WAYNE — Students in kindergarten through fifth grade filed into their shared classroom and introduced themselves.

One girl said her teacher often sent her to the coat closet when she misbehaved. Another said her mother washed her hair with kerosene when she contracted head lice.

The teacher gave all the students a stern warning. “Polio’s going around, so it’s very important that you wash your hands,” said the teacher, Edna Wallingford.

It was May 1945 this week for students at Wayne Elementary School. In two shifts Thursday and Friday, the school’s 50 students went about their day at the old North Wayne School.

Members of the school building’s preservation committee hosted the elementary school students for a day at the one-room schoolhouse that operated from 1855 to 1961.

“This is a particularly interesting era, of course,” said Linda McKee, who played Wallingford’s role as the schoolhouse teacher. “We’re in the middle of sad and happy times.”

Last year, students pretended they were in a 1930s classroom. Each assumed the persona of a student who attended the North Wayne School at that time.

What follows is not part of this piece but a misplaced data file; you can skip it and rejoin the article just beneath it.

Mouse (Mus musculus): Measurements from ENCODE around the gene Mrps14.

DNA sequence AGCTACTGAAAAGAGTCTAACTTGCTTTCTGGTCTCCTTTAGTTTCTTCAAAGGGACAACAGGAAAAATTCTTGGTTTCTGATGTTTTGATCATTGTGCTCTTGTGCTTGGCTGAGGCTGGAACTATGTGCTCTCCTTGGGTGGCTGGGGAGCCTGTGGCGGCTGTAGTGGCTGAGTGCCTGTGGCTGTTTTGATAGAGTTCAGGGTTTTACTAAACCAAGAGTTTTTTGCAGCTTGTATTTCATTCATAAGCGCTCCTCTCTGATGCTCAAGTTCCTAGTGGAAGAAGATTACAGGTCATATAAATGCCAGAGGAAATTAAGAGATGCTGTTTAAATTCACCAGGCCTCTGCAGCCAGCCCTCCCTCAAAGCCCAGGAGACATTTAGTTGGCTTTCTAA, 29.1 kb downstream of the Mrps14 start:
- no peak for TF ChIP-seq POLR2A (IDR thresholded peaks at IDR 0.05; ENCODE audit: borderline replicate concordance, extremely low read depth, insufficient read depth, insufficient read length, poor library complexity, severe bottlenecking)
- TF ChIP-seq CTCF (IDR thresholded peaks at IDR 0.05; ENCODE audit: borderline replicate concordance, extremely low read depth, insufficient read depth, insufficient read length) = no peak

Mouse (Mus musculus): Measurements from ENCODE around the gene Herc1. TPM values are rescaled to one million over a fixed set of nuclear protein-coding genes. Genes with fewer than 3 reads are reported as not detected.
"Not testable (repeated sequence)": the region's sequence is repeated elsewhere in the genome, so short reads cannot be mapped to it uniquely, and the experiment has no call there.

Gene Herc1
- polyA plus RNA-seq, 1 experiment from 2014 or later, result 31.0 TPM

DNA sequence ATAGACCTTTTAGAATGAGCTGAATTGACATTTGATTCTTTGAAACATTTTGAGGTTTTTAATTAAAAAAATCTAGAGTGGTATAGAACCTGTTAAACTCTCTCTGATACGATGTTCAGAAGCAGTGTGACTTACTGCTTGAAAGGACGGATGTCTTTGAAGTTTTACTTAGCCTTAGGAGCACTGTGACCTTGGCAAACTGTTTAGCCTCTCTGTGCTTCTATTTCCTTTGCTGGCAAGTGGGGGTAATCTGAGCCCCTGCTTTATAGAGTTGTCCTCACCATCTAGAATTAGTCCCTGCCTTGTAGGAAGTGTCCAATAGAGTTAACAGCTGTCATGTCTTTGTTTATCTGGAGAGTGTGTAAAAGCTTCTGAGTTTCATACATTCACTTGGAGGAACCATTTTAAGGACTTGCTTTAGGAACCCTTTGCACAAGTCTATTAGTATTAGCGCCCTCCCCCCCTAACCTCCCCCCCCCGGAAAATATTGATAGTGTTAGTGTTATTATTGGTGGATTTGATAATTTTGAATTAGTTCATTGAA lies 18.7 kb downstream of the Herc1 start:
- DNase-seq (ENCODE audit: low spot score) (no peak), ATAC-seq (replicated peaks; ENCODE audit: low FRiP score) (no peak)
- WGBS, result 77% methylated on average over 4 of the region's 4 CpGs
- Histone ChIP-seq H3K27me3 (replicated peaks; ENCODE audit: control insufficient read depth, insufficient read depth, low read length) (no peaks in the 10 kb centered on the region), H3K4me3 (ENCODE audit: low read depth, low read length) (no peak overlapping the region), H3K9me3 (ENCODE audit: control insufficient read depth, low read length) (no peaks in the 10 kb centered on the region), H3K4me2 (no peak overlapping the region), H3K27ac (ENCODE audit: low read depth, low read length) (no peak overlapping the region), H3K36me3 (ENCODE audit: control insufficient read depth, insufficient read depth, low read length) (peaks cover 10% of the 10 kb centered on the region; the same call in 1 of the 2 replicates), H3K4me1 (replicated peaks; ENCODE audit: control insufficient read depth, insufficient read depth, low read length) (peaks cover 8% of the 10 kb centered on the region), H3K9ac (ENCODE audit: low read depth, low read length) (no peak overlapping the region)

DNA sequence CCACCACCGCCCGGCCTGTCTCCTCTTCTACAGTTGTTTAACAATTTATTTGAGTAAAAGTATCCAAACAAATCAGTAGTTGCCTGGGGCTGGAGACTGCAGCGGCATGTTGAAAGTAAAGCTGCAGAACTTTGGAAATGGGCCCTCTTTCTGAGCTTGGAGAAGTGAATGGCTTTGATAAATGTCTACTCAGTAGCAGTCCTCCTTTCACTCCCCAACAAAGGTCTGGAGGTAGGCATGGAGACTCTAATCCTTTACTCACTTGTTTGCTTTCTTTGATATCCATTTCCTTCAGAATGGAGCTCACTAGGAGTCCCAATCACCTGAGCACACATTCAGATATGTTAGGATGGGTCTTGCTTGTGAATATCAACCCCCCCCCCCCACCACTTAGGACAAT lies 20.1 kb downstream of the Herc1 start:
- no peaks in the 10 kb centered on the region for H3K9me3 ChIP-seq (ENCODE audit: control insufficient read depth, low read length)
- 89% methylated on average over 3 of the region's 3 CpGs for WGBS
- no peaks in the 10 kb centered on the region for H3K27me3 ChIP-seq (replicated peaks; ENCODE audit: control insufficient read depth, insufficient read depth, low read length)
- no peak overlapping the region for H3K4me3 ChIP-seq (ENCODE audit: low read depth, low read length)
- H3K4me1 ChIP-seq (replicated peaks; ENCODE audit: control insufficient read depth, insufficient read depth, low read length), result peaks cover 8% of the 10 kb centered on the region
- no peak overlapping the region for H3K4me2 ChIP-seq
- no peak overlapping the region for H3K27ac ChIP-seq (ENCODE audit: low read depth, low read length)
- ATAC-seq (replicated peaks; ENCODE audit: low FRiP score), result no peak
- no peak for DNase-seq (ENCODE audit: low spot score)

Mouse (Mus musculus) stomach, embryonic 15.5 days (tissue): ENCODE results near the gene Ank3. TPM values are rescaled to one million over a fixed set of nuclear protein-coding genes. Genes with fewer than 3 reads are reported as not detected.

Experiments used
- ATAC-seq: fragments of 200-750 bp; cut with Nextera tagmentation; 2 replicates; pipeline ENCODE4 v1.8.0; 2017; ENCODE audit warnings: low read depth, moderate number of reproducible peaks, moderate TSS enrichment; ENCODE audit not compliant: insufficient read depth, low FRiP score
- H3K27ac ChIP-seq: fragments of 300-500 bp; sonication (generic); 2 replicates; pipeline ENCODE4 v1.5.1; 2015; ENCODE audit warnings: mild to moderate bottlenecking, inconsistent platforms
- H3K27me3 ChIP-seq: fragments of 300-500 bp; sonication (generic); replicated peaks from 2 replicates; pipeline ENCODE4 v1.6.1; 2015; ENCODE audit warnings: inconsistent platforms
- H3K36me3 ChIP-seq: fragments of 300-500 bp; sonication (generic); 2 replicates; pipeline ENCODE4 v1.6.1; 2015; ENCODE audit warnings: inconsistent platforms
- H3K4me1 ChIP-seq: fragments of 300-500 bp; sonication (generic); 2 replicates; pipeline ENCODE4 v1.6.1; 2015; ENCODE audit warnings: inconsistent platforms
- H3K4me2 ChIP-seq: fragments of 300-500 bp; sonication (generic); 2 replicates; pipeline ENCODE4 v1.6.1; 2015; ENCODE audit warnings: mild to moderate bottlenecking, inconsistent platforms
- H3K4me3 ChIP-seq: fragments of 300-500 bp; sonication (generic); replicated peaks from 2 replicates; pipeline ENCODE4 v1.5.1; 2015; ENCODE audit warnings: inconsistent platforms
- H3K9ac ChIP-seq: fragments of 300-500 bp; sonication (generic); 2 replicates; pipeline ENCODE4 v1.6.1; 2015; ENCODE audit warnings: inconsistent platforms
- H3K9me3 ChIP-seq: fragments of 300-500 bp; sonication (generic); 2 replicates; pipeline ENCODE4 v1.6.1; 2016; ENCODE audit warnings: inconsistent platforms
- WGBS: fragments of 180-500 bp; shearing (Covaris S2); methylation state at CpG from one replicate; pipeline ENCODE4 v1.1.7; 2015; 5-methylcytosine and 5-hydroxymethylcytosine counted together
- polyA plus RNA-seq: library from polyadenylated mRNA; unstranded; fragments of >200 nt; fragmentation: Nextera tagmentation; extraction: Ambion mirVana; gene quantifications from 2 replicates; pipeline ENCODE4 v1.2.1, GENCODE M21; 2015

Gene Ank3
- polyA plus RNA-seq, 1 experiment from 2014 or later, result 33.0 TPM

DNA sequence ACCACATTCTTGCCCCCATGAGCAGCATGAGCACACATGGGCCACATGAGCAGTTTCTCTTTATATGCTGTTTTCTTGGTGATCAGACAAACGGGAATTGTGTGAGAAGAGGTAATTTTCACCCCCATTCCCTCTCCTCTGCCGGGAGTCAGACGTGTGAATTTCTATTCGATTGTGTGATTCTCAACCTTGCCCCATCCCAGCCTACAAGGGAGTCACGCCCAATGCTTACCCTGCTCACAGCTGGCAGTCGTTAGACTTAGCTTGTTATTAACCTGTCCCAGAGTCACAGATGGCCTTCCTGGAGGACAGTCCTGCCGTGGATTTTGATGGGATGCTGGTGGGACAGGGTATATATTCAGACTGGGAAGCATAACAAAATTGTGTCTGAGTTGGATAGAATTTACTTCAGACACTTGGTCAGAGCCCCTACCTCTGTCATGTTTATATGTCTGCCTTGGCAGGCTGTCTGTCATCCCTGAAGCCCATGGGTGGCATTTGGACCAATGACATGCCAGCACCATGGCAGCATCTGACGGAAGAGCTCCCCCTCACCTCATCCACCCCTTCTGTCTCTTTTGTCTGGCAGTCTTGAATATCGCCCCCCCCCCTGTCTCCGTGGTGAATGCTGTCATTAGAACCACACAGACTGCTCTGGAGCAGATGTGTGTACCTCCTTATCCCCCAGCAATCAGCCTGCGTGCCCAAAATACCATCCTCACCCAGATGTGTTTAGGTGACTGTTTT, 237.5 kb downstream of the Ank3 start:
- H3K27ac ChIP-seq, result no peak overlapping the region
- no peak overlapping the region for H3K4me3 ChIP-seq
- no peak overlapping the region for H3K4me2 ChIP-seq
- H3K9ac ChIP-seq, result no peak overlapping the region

This year, it was the 1940s, and McKee made a handful of references to World War II during her lesson.

“I can’t wait for the war to be over, so we can have all the sugar we want,” McKee told the students, alluding to wartime rationing.

Students went about their morning lessons, reading from the “Dick and Jane” series.

“We have a new reading series,” McKee announced to the students. “Everybody across the country is talking about them.”

At recess, students learned to play era-appropriate games, including jacks and jump rope. For lunch, they ate sandwiches packed in wax paper, eschewing modern snack food and packaging.

Bob McLaughlin, who attended the North Wayne School in the 1940s, taught the Wayne students about flag etiquette after they pledged allegiance and sang “My Country ‘Tis of Thee.”

For children in the 1940s, McKee said, the schoolhouse became something of a refuge from the daily news from the war front.

“This was a place that felt safe for children,” she said. “It was a place where they felt at home.”

The students who spent their day at the schoolhouse Thursday appreciated the opportunity they had to step back in time.

“I like how the desks are set up,” said 8-year-old Keyrah Powers, who pretended to be student Carol Libby for the day. “I like how the room is and everything. It’s just really cool.”

Austin Bedsaul, 8, assumed McLaughlin’s persona for the day Thursday.

“I’m learning lots of stuff from this school,” he said.

Next spring, McKee said, the schoolhouse will host Wayne Elementary students for a 1950s-era lesson.


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